Press Release – James and Wells
Why Australasia should be on your patent radar Although Australasia may traditionally be regarded as a relatively small market, 30 million people is still a sizable market with a multitude of funding and investment opportunities. For some reason Australasia …Why Australasia should be on your patent radar
Although Australasia may traditionally be regarded as a relatively small market, 30 million people is still a sizable market with a multitude of funding and investment opportunities.
For some reason Australasia slips off the radar when it comes to filing patent applications, particularly by foreign companies, but James & Wells intellectual property (IP) experts Zhi Ling Zeng and Jason Rogers confirm that it should definitely be on the patent radar for overseas applicants.
“Traditionally, both New Zealand and Australia are seen as being relatively small markets – not justifying the patent spend,” Zhi Ling says.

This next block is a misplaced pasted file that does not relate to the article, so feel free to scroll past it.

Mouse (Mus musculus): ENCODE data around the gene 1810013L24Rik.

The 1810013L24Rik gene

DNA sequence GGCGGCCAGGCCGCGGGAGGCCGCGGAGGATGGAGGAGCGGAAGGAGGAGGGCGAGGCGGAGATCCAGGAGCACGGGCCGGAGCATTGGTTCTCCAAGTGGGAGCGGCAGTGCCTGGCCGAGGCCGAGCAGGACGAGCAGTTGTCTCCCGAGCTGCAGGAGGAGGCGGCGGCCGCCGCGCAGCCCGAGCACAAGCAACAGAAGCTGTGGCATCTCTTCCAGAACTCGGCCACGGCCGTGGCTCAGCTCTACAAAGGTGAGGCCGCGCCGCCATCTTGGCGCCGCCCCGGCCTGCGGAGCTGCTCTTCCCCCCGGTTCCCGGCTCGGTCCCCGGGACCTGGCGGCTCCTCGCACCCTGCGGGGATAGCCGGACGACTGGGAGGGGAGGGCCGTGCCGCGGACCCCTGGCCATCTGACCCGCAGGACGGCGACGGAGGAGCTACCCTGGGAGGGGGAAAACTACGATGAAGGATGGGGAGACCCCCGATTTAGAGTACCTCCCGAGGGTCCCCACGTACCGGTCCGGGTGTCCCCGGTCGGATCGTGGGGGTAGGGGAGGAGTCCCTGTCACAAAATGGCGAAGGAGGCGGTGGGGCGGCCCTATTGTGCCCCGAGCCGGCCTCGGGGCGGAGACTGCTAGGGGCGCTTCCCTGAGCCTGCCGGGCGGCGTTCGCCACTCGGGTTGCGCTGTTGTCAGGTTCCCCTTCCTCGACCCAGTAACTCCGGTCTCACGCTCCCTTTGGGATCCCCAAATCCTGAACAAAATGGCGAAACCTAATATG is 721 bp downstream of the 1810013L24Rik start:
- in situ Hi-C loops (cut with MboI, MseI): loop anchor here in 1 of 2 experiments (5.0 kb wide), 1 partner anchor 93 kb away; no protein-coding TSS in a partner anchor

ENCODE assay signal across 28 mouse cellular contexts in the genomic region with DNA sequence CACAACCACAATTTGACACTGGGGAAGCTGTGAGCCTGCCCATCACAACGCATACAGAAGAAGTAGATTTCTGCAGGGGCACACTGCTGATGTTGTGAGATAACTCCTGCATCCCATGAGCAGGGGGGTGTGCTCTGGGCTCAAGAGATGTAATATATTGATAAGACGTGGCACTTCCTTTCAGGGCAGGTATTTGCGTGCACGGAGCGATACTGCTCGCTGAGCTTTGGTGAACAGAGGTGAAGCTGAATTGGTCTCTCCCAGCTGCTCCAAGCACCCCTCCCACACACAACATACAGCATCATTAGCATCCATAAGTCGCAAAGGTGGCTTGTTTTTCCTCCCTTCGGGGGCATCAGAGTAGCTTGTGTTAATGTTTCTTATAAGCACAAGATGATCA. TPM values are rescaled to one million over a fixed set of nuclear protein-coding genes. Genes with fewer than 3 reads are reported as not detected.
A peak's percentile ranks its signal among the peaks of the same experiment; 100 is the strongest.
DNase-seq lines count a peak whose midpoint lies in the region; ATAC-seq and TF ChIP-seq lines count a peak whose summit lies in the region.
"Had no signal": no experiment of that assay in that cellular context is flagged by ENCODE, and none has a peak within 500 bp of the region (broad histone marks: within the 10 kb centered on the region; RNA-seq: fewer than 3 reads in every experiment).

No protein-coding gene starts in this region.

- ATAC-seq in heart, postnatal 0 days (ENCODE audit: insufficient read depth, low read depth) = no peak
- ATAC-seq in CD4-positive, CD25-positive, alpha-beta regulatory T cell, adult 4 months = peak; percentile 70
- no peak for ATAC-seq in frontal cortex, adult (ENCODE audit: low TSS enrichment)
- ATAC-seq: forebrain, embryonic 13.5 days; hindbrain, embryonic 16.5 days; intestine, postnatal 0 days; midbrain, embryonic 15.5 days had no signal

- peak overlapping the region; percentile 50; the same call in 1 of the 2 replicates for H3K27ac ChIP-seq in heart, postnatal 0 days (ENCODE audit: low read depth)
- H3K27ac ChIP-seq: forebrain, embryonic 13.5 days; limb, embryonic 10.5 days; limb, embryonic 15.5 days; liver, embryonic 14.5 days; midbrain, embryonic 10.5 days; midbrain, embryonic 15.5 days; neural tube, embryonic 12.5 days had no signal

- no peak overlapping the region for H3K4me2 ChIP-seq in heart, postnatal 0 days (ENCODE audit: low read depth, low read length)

“We, however, beg to differ. Australasia has always presented a number of unique opportunities which are not to be overlooked by local or overseas applicants.”
The four reasons James & Wells experts recommend patent applicants include New Zealand and Australia in their strategy are:
• The “game changer” Trans-Pacific Partnership (TPP) will make New Zealand a more attractive destination
• Australia and New Zealand are sophisticated developed western economies free of corruption
• Both countries offer significant government funding and investment opportunities for new companies
• Both governments have invested in sophisticated telecommunication networks to facilitate global communication
Key advantages brought by TPP to Australian and New Zealand companies include:
• Easy access to new markets
• Reducing tariffs by over 90 per cent
• Reducing business compliance costs
• Reducing trade barriers on services and investments
Although TPP brings advantages to both local and overseas applicants, Zhi Ling and Jason warn that local applicants ought to watch out for:
• Stronger competition in Australasia as a result of the TPP, e.g. foreign competitors may enter the New Zealand market by undercutting prices on similar technology; and
• Risks associated with the greater exposure of their IP upon export to other TPP markets, e.g. technology is now more likely to be copied if there is no enforceable IP protection in place.
“It is becoming even more relevant today for local companies to have patent protection in place, to fend off competition, remain strong in home markets and seek opportunities overseas,” Jason and Zhi Ling say.